However, this is of limited comfort to allies who fear that Washington is not a reliable security partner, a perception exacerbated by the chaotic US withdrawal from Afghanistan in 2021. The US is seen as untrustworthy and erratic, with big policy shifts between administrations. For example, Turkey resents US backing for Kurdish militants in Syria, while the Saudis and UAE are upset by the lack of support from Washington in countering the threats from Iran and its allies. 

This loss of US influence is happening as China is gaining political and economic sway across the Middle East – as shown by Beijing brokering the normalisation agreement between Iran and Saudi Arabia. The expansion of the BRICS grouping to the US’s Middle Eastern partners like Egypt, Saudi Arabia and the UAE in August this year is another important development. Additionally, many countries in the region, including Egypt, Saudi Arabia, Turkey and the UAE are associated with China’s security-focused Shanghai Co-operation Organisation. 

China’s growing influence is largely due to its deep economic interests in the region. Beijing relies on the Middle East for around half of its oil imports, and it is the leading trade partner of the Gulf Co-operation Council (GCC) countries, having taken the top spot from the EU in 2020. Chinese investment in key infrastructure in the region has increased, as shown by the construction of a terminal in the Israeli port of Haifa, or a new capital planned by Egypt. In terms of digital infrastructure, China’s Huawei has been involved in building 5G networks in most Middle Eastern countries. 

China’s influence does not only stem from economics. China’s lack of regard for human rights has made it a natural partner for authoritarian countries and Beijing has tried to boost its soft power in the region, for example by providing Covid vaccines or by opening new Confucius institutes. China is also a significant player in some areas of military co-operation. Beijing has provided Saudi Arabia with missile systems since the late 1980s. More recently, China has agreed to manufacture military drones in Saudi Arabia and has sold drones to the UAE. Beijing is building a military base in the UAE and has held military exercises with a range of traditional US partners in the region, including Saudi Arabia and the UAE.  

Countries in the region want to keep the US involved in regional security but they also want to adapt to America’s perceived retrenchment. US partners like Saudi Arabia, Turkey and the UAE are hedging. They think they can have good relations with Washington while also developing ties with China and maintaining their existing ones with Russia. Developments since Russia’s full-scale assault on Ukraine last year are emblematic of this strategy. US partners in the Middle East have condemned Russia’s invasion but have not signed up to Western sanctions, have maintained co-operation with Russia and have cut oil production despite US urging them to increase it. Additionally, drawing closer to Beijing can be a way for countries to push the US to offer them a better deal, for example by providing security guarantees and more advanced weapons.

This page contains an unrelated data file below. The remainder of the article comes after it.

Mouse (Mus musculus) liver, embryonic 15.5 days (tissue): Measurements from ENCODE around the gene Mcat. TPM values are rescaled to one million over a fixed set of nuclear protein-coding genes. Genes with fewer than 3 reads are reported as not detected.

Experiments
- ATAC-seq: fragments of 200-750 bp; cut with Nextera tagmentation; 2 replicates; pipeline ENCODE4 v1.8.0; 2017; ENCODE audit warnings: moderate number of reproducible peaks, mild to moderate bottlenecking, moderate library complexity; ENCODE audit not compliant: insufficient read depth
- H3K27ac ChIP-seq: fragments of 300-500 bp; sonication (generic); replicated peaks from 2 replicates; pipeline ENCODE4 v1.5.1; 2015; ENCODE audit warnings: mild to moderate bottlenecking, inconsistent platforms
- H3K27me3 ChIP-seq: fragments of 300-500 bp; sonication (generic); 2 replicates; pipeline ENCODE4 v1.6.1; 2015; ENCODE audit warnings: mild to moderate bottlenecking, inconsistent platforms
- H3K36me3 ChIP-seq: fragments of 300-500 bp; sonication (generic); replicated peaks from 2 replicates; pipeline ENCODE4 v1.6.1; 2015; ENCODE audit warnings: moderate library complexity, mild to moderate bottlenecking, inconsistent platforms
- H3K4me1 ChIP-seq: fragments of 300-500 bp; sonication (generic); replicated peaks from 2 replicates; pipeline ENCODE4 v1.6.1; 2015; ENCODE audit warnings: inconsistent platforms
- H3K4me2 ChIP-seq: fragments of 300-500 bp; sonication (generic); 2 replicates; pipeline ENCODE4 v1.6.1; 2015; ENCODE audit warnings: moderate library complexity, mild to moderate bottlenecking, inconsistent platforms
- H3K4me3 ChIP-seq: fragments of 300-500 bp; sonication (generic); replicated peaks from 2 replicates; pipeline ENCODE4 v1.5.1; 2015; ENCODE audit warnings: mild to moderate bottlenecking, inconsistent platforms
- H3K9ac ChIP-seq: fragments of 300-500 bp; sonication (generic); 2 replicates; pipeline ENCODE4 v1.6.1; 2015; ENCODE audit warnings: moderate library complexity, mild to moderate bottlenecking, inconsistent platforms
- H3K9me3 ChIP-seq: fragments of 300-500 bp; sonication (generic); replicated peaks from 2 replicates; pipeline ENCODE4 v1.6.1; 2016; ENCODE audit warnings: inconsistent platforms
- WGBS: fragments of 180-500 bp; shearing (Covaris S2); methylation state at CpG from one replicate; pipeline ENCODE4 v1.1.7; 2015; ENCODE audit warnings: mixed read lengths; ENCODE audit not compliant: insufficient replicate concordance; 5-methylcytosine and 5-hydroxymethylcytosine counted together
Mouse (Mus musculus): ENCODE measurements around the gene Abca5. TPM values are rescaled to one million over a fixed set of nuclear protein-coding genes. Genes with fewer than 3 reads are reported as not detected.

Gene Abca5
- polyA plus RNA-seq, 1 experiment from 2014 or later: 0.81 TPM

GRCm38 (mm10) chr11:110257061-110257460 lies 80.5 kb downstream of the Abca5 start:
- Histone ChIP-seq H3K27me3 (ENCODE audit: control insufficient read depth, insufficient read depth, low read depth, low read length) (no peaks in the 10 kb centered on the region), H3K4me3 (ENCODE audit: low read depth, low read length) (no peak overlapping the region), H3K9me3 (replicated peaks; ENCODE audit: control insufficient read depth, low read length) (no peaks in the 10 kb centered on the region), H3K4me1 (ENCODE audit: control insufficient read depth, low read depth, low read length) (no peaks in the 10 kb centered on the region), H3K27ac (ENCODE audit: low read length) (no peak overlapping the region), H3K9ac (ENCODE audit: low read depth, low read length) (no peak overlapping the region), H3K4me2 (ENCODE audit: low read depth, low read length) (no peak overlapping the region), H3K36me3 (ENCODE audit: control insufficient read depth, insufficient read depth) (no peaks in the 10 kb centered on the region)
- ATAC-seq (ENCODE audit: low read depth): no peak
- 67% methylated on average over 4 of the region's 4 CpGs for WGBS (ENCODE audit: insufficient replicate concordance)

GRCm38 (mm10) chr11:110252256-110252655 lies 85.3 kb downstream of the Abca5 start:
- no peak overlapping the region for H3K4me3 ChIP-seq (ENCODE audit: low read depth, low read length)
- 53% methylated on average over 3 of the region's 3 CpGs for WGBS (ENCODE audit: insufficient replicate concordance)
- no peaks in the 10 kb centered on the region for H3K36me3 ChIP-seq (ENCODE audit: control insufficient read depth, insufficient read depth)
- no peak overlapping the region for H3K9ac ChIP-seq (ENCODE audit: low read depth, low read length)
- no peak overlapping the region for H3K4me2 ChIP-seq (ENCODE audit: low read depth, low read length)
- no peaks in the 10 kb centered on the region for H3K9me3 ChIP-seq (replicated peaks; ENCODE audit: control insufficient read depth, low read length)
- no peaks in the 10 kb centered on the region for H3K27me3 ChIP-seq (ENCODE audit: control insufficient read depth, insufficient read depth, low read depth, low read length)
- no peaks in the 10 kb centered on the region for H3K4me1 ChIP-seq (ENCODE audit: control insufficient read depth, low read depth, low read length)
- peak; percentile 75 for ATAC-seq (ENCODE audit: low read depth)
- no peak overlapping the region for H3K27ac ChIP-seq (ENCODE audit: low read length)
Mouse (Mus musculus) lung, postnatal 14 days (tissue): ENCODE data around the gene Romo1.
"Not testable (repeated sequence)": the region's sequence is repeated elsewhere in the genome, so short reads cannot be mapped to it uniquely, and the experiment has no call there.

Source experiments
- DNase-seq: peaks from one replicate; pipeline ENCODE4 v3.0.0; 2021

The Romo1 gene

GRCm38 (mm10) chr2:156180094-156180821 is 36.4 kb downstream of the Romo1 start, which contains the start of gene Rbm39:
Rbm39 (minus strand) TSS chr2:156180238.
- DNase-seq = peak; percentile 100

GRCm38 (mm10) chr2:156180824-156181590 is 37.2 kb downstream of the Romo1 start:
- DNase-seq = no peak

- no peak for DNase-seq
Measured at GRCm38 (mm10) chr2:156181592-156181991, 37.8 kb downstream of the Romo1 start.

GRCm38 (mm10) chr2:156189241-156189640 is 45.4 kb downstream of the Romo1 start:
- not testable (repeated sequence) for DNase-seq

Opportunities and challenges for Europe in a new Middle East  
For Europe, the new Middle East heralds both opportunities and challenges. A more stable and prosperous region benefits Europe. Many Europeans may also think that less US involvement in the region could be good if it makes Washington less prone to destabilising military adventures. But US disengagement also poses challenges, as Europeans have often followed Washington’s lead on regional security. The US and Europe have not always been aligned – Trump’s Iran policy stands out as a major recent disagreement. However, when the US has taken a step back, as in the conflict in Syria, Europeans have often been unable to craft a coherent policy. At the same time, while Europeans will benefit if China’s growing involvement reduces the risk of conflict and fuels growth, Beijing’s rising clout will curtail their own influence. 

The challenge for European countries will be to adapt their foreign policy to the new Middle East. Unlike America, Europe cannot afford to distance itself from the region. Europeans are immediately affected by developments in the Middle East, and despite their efforts to accelerate the green transition, they will still need to import fossil fuels from the region for a long time. The end of hydrocarbon imports from Russia means that European countries will be comparatively more dependent on supplies from countries like Qatar, Saudi Arabia and Iraq. Moreover, these countries’ negotiating power could grow as falling demand pushes higher-cost producers out of the market.  

Europe remains a significant actor in the Middle East. The EU is the largest trading partner for Egypt, Israel, Jordan and Turkey, and the secondlargest for the GCC countries. While some member-states pay little attention to the region, others are deeply involved - particularly France, Italy, Germany and Spain. In some cases, Europeans are also significant actors in security. Together with the UK, France, Germany and the EU helped broker the nuclear agreement with Iran in 2015 and helped preserve some of its constraints after Trump withdrew from it in 2018. Many member-states contribute to regional security by providing personnel to UN missions in the region or to NATO’s mission in Iraq. And countries like France, Italy and Germany have important bilateral defence partnerships underpinned by arms sales with countries such as Egypt, Turkey, Saudi Arabia and the UAE.